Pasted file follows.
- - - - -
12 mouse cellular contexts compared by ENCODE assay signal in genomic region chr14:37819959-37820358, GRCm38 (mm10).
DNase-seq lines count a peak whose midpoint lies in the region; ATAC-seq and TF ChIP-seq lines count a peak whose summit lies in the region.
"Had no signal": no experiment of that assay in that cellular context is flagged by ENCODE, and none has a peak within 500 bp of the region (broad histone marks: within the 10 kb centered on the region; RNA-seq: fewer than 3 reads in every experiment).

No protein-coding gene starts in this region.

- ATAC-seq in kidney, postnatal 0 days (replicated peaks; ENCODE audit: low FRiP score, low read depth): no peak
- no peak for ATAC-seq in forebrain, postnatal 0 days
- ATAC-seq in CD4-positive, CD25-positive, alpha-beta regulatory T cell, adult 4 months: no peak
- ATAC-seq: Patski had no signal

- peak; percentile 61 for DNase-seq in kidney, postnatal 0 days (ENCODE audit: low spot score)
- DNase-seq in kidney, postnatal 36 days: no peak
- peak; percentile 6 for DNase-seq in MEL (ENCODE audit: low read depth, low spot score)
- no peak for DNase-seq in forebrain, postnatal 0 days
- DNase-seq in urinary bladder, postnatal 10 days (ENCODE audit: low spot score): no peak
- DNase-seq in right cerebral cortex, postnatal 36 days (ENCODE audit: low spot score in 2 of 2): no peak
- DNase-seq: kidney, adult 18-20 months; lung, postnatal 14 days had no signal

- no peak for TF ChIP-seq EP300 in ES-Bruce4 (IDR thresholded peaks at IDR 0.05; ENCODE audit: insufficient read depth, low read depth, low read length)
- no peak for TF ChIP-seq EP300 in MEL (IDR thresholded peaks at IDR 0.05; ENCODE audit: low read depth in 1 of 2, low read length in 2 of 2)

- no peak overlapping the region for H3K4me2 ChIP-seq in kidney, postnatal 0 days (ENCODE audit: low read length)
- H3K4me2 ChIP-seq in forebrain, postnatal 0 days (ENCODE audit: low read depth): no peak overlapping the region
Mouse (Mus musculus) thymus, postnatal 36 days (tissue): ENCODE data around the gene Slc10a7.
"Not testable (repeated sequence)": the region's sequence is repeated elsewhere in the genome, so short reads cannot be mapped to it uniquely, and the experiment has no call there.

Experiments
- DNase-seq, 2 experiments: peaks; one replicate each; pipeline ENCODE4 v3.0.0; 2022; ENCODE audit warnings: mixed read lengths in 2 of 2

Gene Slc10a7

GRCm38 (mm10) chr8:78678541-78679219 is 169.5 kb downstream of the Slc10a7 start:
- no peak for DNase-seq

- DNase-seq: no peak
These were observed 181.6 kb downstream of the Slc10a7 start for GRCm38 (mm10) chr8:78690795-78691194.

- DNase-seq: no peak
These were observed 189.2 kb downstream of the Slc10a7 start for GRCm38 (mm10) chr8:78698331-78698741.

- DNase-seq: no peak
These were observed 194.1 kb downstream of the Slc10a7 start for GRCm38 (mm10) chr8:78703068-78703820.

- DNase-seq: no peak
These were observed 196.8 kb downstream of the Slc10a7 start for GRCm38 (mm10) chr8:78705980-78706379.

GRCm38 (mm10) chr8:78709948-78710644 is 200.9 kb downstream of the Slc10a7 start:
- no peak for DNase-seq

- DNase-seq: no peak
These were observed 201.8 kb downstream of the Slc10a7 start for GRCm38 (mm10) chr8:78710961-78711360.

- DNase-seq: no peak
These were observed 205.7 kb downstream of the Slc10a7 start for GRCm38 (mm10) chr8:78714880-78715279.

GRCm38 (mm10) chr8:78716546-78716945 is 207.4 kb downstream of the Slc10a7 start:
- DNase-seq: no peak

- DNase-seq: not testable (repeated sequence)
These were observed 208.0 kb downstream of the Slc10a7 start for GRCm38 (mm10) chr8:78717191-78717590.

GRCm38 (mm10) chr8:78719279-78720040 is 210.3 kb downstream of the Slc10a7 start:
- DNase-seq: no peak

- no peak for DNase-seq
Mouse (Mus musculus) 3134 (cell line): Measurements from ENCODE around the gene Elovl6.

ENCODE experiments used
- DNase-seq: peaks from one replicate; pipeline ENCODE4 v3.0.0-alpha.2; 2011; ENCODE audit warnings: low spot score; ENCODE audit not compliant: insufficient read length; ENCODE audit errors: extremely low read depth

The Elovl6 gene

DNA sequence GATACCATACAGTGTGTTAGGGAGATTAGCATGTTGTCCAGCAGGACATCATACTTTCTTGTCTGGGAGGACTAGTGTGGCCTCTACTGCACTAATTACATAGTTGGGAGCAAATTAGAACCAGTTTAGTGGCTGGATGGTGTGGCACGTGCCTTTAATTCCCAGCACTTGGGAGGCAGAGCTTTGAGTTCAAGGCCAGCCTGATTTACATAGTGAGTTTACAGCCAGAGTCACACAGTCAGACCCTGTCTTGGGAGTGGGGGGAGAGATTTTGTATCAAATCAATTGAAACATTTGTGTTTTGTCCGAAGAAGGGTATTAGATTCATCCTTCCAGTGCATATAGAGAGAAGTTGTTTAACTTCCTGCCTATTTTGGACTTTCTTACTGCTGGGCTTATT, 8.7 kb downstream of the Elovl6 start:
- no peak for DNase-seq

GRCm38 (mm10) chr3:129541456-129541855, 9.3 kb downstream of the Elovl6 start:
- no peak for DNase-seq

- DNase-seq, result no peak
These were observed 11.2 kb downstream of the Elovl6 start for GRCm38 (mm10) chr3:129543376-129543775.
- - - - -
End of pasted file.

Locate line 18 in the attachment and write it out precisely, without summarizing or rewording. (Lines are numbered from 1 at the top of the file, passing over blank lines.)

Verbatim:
- no peak overlapping the region for H3K4me2 ChIP-seq in kidney, postnatal 0 days (ENCODE audit: low read length)